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State lawmaker asks Pension Benefit Committee to pause change to retirees' healthcare plans

Tom Byrne
Delaware Public Media

State lawmakers met with Delaware’s Pension Benefit Committee on Tuesday to discuss a healthcare change for 25,000 retired public employees.

In February, the state’s Pension Benefit Committee awarded a three-year contract to Highmark Delaware, longtime insurance provider for state employees, to administer a new plan for state retirees known as the Medicare Advantage Plan. The plan would replace retirees’ existing Medicare plan.

Delaware Human Resources Secretary Claire DeMatteis says the plan differs from the existing program in several ways. First, Highmark takes on all risk – risk previously carried by the state.

As a result, Highmark would require pre-authorization for some non-emergency treatments, determining whether a procedure is medically necessary; DeMatteis says that is standard for other state insurance plans.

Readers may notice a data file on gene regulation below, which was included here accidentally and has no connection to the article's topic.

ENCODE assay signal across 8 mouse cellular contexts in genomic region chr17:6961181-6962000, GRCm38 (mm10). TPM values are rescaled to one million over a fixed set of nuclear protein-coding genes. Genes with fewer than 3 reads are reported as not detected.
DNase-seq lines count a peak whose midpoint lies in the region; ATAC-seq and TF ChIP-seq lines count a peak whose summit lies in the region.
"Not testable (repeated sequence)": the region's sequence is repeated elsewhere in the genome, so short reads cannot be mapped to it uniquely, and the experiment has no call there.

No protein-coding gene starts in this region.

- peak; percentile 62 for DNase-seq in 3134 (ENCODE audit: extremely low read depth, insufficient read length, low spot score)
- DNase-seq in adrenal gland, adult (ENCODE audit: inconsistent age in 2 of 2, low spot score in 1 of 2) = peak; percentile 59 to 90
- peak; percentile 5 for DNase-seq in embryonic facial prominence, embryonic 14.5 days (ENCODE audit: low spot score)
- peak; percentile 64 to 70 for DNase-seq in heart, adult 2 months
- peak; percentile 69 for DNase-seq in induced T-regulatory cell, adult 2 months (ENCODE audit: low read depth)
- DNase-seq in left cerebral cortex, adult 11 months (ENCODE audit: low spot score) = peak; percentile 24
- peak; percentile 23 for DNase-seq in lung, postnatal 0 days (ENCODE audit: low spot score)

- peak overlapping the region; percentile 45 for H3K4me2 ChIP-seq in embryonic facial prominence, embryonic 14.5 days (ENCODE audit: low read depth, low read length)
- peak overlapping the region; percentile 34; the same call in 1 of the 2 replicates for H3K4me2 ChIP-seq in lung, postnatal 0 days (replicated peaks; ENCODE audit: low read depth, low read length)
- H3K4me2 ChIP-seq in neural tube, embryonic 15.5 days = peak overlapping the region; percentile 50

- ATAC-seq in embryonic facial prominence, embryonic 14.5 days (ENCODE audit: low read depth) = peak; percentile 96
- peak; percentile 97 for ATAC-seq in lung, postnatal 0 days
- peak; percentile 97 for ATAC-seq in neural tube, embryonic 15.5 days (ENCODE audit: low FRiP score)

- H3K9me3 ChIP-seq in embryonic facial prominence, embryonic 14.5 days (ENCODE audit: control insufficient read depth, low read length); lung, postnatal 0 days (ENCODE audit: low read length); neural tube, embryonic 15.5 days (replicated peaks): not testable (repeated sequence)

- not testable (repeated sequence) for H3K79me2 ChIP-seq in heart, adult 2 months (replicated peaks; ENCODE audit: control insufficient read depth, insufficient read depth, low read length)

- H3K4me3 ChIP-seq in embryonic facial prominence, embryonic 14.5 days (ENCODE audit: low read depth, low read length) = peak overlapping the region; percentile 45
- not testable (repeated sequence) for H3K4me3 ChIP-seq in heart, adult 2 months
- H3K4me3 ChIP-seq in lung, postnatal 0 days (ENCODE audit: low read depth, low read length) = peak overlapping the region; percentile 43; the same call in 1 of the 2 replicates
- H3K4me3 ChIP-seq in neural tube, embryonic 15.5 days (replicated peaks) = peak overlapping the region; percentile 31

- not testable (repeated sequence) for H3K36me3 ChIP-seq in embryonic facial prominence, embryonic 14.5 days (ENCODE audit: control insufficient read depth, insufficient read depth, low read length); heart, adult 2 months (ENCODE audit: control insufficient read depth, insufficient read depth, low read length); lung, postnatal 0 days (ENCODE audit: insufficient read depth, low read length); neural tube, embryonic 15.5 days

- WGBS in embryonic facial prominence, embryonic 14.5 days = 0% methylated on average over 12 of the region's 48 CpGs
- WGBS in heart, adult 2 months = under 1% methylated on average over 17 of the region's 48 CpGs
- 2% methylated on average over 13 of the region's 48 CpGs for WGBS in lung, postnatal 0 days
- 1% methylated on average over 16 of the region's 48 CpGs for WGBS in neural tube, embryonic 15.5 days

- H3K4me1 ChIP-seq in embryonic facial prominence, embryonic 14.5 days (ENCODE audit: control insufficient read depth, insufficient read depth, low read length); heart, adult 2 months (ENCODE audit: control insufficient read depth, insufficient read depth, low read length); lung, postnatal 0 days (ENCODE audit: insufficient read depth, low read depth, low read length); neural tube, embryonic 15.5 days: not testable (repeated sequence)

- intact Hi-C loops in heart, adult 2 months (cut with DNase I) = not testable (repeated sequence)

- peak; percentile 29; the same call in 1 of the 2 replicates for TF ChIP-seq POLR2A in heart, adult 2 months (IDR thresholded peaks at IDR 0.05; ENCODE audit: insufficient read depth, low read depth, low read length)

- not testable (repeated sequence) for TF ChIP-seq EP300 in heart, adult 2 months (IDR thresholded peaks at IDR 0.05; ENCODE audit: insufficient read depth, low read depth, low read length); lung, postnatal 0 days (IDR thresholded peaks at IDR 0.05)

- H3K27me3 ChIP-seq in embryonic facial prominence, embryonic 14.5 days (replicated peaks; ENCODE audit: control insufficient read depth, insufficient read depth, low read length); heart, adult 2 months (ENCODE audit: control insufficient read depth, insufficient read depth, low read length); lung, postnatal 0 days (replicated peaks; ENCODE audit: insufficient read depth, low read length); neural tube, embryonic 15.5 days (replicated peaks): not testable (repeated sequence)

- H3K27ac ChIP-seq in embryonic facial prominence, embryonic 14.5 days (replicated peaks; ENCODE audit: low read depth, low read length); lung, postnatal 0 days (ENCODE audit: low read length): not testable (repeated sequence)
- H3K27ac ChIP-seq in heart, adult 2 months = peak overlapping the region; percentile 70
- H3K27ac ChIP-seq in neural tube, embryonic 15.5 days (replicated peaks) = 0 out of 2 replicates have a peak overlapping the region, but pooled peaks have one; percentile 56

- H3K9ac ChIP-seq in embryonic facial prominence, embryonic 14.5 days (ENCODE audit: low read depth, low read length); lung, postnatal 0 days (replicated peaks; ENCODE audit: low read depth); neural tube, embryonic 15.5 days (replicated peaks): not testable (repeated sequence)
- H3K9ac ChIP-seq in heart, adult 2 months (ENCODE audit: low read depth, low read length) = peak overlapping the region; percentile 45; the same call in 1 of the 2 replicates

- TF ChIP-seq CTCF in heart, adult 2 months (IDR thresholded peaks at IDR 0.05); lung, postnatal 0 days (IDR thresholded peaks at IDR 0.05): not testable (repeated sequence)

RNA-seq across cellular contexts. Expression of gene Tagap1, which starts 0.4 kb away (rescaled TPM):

“We’re telling Highmark, ‘you need to have skin in the game'," she said. "We need to hold you, as a provider, to a standard that says the care is going to be medically necessary.”

She adds the switch will cut monthly premiums in half, and that the new plans can cover some services, including meal deliveries for those recovering after a hospital stay.

But state Rep. John Kowalko raised concerns, prompting Tuesday’s meeting where Kowalko urged putting the new contract on hold. He says it would privatize public employees’ insurance, and lead to more retirees having treatment requests denied.

“The decisions that are being questioned, as far as access or tests or procedures, will now be determined by a private insurer, even if it conflicts with a Medicare plan," he said.

DeMatteis says that worries about an increase in service denials are misplaced, telling lawmakers Tuesday that the denial rate for Medicare Advantage is roughly 8%, and those denied care can appeal. Kowalko argues an 8% denial rate is still concerning.

He has urged the committee to pause the switch and give retirees the option to remain on their current plan for an additional fee; he says that the current plan, although more expensive, offers simpler access to care for older retirees and those with chronic or serious health conditions.

The new plans are slated to take effect on January 1.

Paul Kiefer comes to Delaware from Seattle, where he covered policing, prisons and public safety for the local news site PubliCola.